Editor’s note: This is a reflection piece by abc27 reporter Seth Kaplan.
Everyone old enough to remember — it has become cliché to note — remembers where they were when they heard about the 9/11 attacks.
I remember something else even better: the last moment before I knew.
I’m a writer, so I feel the need to write something today, even though a dirty little secret of journalists is that if we’re not covering a particular story, we often know little more about it than everyone else. Sometimes less, if we’re busy covering something else.
I didn’t cover 9/11. I’m old enough that 9/11 was after the first time I left the news business before realizing journalism is not what I do; it’s what I am, and there was no sense fighting that. (It’s good that I tried to leave, because nowadays, even on my craziest “Why in the world do I do this job?” day, I know exactly why in the world I do this job.)
So I’m among the couple hundred million Americans who — let’s be honest — share some degree of what you might call collective survivor’s remorse. We weren’t in New York or Washington or Shanksville that day. Maybe we knew someone who knew someone, but on one of our country’s worst-ever days, we didn’t personally lose anyone. We talk about how life changed because we feel it’s what we’re supposed to talk about — and we’re not wrong — but other than for people who worked in specific professions or traveled frequently by air for work, everyday life a month after 9/11 wasn’t so different from before. At least, not in tangible ways.
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What did change was — sorry, here comes another cliché — our collective loss of innocence. People a generation older than I am say they lost theirs after President Kennedy’s assassination in 1963. Two generations? Pearl Harbor, 1941. The 1986 explosion of the Space Shuttle Challenger was my first everyone-remembers-where-they-were national tragedy, but that one was an accident. For those of us under 60 or so, 9/11 stands foremost among evil events (and please let it forever remain so).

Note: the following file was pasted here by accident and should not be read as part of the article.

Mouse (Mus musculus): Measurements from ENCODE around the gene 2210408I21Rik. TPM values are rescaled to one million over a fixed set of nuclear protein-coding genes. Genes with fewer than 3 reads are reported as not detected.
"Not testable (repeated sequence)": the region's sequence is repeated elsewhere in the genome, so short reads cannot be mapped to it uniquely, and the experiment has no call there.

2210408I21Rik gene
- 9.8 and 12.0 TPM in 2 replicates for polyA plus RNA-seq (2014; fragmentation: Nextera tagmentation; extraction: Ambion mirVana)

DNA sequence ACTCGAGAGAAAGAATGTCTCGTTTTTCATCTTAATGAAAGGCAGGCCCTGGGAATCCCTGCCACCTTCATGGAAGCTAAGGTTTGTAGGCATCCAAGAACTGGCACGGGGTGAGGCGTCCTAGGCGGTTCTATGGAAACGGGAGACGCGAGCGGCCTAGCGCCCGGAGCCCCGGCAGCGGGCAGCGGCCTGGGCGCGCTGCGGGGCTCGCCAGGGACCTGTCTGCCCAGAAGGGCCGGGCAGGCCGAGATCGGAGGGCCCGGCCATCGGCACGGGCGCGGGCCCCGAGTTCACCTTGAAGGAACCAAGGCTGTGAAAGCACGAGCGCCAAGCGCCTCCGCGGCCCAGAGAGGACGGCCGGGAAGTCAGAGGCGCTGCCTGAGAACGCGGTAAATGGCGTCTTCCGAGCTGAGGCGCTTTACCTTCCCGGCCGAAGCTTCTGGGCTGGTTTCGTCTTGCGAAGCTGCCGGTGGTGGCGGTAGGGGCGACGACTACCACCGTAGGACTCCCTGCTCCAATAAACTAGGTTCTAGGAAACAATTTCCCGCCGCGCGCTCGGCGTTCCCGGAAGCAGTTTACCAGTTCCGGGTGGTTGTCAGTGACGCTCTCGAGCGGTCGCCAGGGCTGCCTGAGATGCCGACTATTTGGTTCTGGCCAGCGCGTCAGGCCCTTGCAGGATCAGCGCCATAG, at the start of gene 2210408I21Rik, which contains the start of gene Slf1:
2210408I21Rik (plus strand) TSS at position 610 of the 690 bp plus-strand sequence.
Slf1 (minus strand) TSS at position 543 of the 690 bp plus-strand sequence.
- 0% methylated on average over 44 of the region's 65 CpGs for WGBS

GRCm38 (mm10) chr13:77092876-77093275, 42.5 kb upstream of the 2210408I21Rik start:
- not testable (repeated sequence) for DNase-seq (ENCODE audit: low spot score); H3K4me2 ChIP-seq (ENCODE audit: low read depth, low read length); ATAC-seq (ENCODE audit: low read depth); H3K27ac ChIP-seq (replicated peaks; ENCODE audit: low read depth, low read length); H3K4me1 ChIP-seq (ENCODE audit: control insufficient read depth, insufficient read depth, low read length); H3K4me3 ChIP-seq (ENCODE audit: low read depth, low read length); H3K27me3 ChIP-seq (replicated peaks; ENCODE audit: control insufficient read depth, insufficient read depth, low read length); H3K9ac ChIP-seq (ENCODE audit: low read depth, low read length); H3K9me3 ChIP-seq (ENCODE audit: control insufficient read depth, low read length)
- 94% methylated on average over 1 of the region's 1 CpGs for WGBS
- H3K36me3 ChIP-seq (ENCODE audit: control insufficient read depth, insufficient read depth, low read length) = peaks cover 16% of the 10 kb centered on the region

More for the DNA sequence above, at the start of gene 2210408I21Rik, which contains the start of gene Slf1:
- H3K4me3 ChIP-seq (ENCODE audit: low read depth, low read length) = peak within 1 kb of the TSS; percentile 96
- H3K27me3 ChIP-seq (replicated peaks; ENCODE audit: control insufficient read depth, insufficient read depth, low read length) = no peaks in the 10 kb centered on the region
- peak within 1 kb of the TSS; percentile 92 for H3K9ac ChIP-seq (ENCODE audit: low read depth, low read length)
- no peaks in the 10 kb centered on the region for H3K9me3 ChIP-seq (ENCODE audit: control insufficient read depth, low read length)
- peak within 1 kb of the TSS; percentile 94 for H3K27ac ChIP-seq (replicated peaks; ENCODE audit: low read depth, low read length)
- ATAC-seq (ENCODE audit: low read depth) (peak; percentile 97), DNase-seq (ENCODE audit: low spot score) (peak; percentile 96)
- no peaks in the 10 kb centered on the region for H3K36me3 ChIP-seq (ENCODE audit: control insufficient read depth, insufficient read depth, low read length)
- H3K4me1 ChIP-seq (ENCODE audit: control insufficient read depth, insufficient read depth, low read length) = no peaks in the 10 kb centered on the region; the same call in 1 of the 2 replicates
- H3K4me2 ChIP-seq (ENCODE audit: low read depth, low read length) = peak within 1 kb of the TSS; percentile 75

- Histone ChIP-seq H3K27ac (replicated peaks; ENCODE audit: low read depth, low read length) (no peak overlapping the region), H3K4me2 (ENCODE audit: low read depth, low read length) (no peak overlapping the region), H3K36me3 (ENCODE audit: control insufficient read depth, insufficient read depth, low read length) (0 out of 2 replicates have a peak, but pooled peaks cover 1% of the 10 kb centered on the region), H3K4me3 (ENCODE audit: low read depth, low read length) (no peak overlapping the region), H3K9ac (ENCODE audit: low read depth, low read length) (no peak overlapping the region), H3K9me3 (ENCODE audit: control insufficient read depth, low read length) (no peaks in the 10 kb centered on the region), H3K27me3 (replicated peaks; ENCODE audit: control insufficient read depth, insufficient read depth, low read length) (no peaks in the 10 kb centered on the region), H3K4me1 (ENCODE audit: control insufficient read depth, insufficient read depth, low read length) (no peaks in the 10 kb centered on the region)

So although I have the same 9/11 memories as a hundred million other Americans — everyone gathering around the conference-room TV as I arrived at work; calling my dad, who hadn’t yet heard, to tell him to turn on the TV where he worked — what I remember most of all is the last moment before I knew.
I took a bus to work in Miami each morning at about the same time, so I often had the same bus driver. And because my stop was near the end of the line, when few other passengers remained on board, I would chat with that driver and had gotten to know him just well enough to know he, like I, was a baseball fan. As the bus emptied of other passengers, we would talk about baseball. That’s what we did that Tuesday morning.
And for me, that’s the part of the day I remember in slow motion: The bus stopped a few minutes before 9 a.m., and the door opened. We told each other to have a great day; we’d see each other someday soon. (Half of that turned out to be true: We did see each other someday soon, on the bus other mornings that week.)
I crossed the street and walked into work a few minutes before 9 a.m., thinking about baseball, unaware — for that last blissful moment — of what was happening. And without the imagination to know it could happen.